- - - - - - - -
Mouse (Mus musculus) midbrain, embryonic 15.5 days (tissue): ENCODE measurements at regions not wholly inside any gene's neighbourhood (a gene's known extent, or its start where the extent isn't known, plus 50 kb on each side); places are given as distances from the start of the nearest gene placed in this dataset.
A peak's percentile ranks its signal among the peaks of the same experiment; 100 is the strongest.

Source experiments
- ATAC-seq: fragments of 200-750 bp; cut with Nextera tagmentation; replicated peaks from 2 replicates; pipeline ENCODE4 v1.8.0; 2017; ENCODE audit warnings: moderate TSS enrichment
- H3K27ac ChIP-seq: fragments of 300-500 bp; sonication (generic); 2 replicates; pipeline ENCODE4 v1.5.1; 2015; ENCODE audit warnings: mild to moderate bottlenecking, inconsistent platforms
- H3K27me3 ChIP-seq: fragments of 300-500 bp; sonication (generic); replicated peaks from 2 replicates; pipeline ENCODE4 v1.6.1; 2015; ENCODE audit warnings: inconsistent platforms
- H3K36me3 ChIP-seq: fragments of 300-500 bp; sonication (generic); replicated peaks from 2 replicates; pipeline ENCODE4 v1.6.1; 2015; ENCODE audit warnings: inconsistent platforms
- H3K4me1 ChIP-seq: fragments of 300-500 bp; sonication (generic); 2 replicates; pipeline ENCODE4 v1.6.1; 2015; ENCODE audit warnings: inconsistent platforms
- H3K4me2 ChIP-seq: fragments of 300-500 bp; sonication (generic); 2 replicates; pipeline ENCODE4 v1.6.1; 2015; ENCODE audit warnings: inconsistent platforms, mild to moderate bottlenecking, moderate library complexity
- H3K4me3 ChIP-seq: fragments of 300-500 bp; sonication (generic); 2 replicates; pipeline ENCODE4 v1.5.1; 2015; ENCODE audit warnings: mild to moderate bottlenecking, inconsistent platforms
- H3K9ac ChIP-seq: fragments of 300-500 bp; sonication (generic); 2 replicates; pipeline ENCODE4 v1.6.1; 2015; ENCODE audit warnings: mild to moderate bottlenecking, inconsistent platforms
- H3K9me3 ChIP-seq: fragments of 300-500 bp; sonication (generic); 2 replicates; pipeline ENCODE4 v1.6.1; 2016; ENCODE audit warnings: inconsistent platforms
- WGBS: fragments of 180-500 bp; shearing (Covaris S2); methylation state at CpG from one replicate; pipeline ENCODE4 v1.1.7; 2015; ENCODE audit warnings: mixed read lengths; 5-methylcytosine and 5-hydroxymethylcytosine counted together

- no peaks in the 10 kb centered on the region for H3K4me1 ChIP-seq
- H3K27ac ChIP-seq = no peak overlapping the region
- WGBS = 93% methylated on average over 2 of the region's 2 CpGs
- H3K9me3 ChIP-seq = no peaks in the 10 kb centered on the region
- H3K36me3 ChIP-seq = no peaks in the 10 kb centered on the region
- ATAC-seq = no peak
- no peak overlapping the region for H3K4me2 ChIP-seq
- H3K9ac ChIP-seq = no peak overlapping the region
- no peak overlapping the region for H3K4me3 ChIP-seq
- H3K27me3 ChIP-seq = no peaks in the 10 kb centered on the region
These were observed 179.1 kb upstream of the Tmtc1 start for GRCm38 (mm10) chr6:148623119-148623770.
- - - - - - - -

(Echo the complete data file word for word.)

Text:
Mouse (Mus musculus) midbrain, embryonic 15.5 days (tissue): ENCODE measurements at regions not wholly inside any gene's neighbourhood (a gene's known extent, or its start where the extent isn't known, plus 50 kb on each side); places are given as distances from the start of the nearest gene placed in this dataset.
A peak's percentile ranks its signal among the peaks of the same experiment; 100 is the strongest.

Source experiments
- ATAC-seq: fragments of 200-750 bp; cut with Nextera tagmentation; replicated peaks from 2 replicates; pipeline ENCODE4 v1.8.0; 2017; ENCODE audit warnings: moderate TSS enrichment
- H3K27ac ChIP-seq: fragments of 300-500 bp; sonication (generic); 2 replicates; pipeline ENCODE4 v1.5.1; 2015; ENCODE audit warnings: mild to moderate bottlenecking, inconsistent platforms
- H3K27me3 ChIP-seq: fragments of 300-500 bp; sonication (generic); replicated peaks from 2 replicates; pipeline ENCODE4 v1.6.1; 2015; ENCODE audit warnings: inconsistent platforms
- H3K36me3 ChIP-seq: fragments of 300-500 bp; sonication (generic); replicated peaks from 2 replicates; pipeline ENCODE4 v1.6.1; 2015; ENCODE audit warnings: inconsistent platforms
- H3K4me1 ChIP-seq: fragments of 300-500 bp; sonication (generic); 2 replicates; pipeline ENCODE4 v1.6.1; 2015; ENCODE audit warnings: inconsistent platforms
- H3K4me2 ChIP-seq: fragments of 300-500 bp; sonication (generic); 2 replicates; pipeline ENCODE4 v1.6.1; 2015; ENCODE audit warnings: inconsistent platforms, mild to moderate bottlenecking, moderate library complexity
- H3K4me3 ChIP-seq: fragments of 300-500 bp; sonication (generic); 2 replicates; pipeline ENCODE4 v1.5.1; 2015; ENCODE audit warnings: mild to moderate bottlenecking, inconsistent platforms
- H3K9ac ChIP-seq: fragments of 300-500 bp; sonication (generic); 2 replicates; pipeline ENCODE4 v1.6.1; 2015; ENCODE audit warnings: mild to moderate bottlenecking, inconsistent platforms
- H3K9me3 ChIP-seq: fragments of 300-500 bp; sonication (generic); 2 replicates; pipeline ENCODE4 v1.6.1; 2016; ENCODE audit warnings: inconsistent platforms
- WGBS: fragments of 180-500 bp; shearing (Covaris S2); methylation state at CpG from one replicate; pipeline ENCODE4 v1.1.7; 2015; ENCODE audit warnings: mixed read lengths; 5-methylcytosine and 5-hydroxymethylcytosine counted together

- no peaks in the 10 kb centered on the region for H3K4me1 ChIP-seq
- H3K27ac ChIP-seq = no peak overlapping the region
- WGBS = 93% methylated on average over 2 of the region's 2 CpGs
- H3K9me3 ChIP-seq = no peaks in the 10 kb centered on the region
- H3K36me3 ChIP-seq = no peaks in the 10 kb centered on the region
- ATAC-seq = no peak
- no peak overlapping the region for H3K4me2 ChIP-seq
- H3K9ac ChIP-seq = no peak overlapping the region
- no peak overlapping the region for H3K4me3 ChIP-seq
- H3K27me3 ChIP-seq = no peaks in the 10 kb centered on the region
These were observed 179.1 kb upstream of the Tmtc1 start for GRCm38 (mm10) chr6:148623119-148623770.